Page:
The Smart Way This Stay-at-Home Mom Is Saving for a Trip to Disneyland
Vanessa Worthen just wanted to go to Disneyland.
A stay-at-home mom in the San Francisco Bay area, Worthen wanted to start traveling with her two children, a 6-year-old girl and a 2-year-old boy. Naturally, she figured a travel rewards credit card would help.
“I wanted a card where I’d get points back,” she says. “I’m always at the grocery store, shopping for the kids, and I thought it’d be good to use a card where I’d earn travel points. I want to take my kids to Disneyland.”
So she applied for a popular travel rewards card. But she didn’t qualify, and she had no idea why. It was baffling.
Looking for answers, she signed up with Credit.com, a free credit monitoring service. She ended up being surprised by the difference it would make.
Learning What She Didn’t Know She Didn’t Know
“I never had a need to check my credit before,” says Worthen, 35, of Novato, California, “but I’ve been using their tips, and I’ve already seen my credit improve.”
In only six months, her credit score has shot up by 75 points. “It was 630, and now it’s at 705,” she says.
Credit.com supplied her with a free credit score and a “credit report card” identifying problems that were hurting her score. She got personalized tips for how she should manage her credit.
She quickly discovered one major problem: She owed a lot of money compared to her overall credit limit. That hurt her credit utilization ratio — the percentage of her available credit that she was actually using. That’s a major factor in credit scores.
Sure, she needed to start paying down her credit card balances. But at the same time, she also needed to acquire more credit. Believe it or not, she needed another credit card or two, or she needed to raise her credit limits on her existing cards.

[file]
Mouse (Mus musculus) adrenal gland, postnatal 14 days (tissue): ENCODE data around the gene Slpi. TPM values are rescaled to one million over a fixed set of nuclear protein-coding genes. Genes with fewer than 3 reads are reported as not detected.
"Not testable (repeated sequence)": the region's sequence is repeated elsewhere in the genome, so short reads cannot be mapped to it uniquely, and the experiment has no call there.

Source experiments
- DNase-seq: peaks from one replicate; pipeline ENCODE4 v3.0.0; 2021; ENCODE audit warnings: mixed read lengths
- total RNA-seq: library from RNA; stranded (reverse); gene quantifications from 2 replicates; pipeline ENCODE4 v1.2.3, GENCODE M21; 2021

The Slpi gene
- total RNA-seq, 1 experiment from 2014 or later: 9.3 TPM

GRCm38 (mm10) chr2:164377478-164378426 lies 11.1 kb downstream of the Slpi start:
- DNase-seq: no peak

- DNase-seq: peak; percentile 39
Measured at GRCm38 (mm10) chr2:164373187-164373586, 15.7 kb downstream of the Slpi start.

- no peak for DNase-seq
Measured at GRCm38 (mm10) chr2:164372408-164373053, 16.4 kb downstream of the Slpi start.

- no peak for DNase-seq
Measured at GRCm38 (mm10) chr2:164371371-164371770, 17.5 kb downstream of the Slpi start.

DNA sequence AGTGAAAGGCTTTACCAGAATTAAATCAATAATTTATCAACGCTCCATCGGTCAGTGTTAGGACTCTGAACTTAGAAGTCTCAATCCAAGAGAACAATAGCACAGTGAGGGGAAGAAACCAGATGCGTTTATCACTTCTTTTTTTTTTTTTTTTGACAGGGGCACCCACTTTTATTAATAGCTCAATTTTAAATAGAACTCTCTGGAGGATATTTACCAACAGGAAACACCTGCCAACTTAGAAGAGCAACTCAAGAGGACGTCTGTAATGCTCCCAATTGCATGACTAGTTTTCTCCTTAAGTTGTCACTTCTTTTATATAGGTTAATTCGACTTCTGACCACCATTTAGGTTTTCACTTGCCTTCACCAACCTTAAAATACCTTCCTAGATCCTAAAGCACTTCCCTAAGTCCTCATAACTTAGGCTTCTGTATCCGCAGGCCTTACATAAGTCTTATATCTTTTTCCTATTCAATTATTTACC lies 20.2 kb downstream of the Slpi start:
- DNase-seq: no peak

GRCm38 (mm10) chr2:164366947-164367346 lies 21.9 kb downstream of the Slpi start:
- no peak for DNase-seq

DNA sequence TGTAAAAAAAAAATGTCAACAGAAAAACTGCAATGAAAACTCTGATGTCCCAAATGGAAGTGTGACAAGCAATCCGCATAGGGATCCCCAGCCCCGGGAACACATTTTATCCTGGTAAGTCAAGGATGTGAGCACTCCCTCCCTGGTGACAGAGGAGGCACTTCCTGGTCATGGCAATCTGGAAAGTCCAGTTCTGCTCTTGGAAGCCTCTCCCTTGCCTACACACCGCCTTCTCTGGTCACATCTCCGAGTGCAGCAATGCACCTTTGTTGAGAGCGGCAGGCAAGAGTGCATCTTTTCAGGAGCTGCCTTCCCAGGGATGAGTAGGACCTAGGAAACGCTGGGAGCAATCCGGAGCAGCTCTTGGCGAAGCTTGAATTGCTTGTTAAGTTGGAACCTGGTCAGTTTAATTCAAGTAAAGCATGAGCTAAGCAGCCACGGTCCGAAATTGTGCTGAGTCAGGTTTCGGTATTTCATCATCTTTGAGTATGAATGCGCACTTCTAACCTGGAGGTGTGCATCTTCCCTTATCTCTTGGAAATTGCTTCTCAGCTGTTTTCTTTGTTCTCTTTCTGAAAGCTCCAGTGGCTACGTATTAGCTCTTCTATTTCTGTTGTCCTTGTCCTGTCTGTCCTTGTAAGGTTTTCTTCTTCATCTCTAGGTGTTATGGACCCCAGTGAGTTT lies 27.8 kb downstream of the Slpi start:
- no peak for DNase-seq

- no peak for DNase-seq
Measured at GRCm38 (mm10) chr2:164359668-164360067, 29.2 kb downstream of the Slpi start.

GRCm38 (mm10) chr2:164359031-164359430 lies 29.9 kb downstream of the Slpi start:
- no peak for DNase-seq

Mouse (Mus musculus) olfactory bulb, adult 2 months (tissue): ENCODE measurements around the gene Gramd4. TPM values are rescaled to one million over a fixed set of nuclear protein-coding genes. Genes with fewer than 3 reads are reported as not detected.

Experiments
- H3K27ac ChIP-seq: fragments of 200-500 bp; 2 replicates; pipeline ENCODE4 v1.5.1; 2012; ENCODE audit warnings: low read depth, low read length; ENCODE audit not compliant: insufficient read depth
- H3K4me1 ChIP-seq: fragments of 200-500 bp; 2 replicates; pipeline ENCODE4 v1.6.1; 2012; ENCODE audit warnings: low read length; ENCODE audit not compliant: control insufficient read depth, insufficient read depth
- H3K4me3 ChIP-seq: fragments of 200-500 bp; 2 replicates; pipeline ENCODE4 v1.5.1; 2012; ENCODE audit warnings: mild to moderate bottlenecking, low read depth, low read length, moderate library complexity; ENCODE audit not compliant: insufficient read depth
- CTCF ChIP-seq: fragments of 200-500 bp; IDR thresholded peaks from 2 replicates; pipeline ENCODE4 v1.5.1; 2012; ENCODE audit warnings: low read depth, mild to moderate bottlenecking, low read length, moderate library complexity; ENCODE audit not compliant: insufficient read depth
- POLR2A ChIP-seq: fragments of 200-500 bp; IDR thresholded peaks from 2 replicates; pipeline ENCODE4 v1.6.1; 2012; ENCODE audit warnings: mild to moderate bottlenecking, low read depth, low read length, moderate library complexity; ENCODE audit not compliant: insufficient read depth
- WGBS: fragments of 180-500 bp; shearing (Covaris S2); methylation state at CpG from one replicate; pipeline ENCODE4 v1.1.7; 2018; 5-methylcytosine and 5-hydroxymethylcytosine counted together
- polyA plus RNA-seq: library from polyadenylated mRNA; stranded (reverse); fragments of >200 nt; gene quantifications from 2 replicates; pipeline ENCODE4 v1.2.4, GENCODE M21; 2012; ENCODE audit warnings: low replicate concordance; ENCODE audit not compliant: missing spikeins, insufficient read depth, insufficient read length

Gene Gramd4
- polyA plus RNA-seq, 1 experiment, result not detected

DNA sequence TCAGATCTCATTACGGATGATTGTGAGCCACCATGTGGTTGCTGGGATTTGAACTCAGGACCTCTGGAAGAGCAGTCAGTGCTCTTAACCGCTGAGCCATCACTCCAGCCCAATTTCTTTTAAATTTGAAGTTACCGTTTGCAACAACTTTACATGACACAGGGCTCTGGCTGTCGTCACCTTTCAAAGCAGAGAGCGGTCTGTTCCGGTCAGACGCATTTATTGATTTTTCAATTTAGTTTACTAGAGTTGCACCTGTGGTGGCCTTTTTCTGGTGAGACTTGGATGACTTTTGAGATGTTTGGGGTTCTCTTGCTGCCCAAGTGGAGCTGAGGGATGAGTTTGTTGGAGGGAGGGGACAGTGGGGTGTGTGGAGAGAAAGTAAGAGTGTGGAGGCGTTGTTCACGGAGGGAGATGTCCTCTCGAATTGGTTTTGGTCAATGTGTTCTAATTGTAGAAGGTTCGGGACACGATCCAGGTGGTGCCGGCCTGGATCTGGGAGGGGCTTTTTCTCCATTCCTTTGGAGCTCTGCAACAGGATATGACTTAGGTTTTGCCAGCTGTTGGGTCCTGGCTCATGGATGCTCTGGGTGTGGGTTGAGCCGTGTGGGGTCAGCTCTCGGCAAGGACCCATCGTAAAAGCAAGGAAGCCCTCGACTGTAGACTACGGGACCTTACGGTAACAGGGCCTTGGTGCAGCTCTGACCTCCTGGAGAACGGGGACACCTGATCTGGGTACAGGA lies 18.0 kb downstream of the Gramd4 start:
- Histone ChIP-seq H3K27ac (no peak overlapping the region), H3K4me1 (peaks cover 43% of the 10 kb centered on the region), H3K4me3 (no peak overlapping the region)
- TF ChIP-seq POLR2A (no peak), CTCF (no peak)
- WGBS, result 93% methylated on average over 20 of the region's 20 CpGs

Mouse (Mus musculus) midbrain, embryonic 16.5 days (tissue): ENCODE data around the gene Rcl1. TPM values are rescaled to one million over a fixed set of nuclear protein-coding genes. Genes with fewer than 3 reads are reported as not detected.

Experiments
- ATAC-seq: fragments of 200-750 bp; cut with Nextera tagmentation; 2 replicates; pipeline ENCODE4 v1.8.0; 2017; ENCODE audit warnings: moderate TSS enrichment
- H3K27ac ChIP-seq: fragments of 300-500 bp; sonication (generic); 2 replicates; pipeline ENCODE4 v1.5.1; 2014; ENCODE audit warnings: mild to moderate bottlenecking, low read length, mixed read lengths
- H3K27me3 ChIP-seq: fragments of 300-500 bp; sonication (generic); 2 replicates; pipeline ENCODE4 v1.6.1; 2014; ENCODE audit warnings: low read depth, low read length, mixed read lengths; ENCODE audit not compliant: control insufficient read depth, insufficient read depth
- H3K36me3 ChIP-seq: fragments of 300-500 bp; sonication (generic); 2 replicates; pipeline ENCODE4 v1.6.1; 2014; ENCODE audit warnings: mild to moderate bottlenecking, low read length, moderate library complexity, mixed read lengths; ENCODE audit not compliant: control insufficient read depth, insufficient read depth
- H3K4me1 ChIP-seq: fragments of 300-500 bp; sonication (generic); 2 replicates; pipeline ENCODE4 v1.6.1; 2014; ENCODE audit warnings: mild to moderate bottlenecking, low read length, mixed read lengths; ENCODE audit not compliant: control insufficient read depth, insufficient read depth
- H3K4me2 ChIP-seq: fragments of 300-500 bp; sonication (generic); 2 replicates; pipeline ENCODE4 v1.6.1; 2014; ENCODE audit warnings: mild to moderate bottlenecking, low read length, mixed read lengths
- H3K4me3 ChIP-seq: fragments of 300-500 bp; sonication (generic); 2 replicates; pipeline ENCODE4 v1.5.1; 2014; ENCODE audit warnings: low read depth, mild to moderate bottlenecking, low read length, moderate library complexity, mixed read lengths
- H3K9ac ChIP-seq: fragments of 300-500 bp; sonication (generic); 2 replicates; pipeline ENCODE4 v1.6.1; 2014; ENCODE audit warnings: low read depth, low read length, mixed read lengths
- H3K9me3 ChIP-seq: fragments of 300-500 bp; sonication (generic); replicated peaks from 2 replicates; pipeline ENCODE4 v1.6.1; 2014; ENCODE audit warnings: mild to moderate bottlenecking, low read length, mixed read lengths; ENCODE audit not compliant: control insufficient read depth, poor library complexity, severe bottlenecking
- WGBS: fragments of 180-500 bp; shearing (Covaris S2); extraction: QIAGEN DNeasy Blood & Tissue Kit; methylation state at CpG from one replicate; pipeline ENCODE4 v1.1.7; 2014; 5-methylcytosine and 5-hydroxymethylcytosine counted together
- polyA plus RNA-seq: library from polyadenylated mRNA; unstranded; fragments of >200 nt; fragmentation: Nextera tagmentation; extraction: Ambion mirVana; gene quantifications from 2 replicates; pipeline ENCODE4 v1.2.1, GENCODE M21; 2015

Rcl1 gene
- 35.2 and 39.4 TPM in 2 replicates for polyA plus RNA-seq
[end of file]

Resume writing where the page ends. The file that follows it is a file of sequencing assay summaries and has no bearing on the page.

“It’s kind of a funny thing,” she says. “To have good credit, you need to get more credit.”
Worthen matter-of-factly notes that she didn’t know much about all of this before signing up with Credit.com.
“There’s a lot of information I just kind of assumed I understood, and I didn’t,” she says.
The Curse of Unpaid Bills
After signing on with Credit.com, Worthen learned of another hidden problem that was hurting her credit: a couple of old, unpaid bills.
“There were accounts I didn’t know were in collections,” she says. “I just had no idea. I didn’t know those were on my credit report. They [at Credit.com] were able to bring that to my attention.”
“One was an old cable bill from an account that I had with an old roommate. She thought I had taken care of it, and I thought she had taken care of it.”
With Credit.com’s guidance, Worthen was able to work with the cable company, settle the bill for a reduced amount and get it off her credit report.
Now She’s Got a Game Plan
Now that she’s seen the results, Worthen is following a step-by-step action plan suggested by Credit.com, where her credit score and her report card get updated every two weeks.
“I’m using their budgeting techniques to get my credit card balances down,” she says. “Now I have a game plan for how I’m going to pay it off each month.”
Credit.com makes money by selling credit monitoring and identity theft protection services and by partnering with advertisers who pay for referrals.
Worthen gets what she needs for free.
And whenever she has a question, she actually calls the company on the phone.
“It’s very user-friendly,” she says. “Everyone I’ve talked to in customer service has been helpful, and they’ve followed up with me immediately.”
Now she has a credit score that’s north of 700, and she has her coveted Chase Sapphire Preferred credit card to earn travel rewards. She uses it every time she goes to the grocery store.
Sure, she earns double points when she spends money on travel or dining out. But more importantly, she earns a point for every dollar she spends on groceries for her 6- and 2-year-old kids.
Vanessa Worthen has a plan for next summer.
She’s going to Disneyland.
Mike Brassfield ([email protected]) is a senior writer at The Penny Hoarder. He’s been to Disneyland.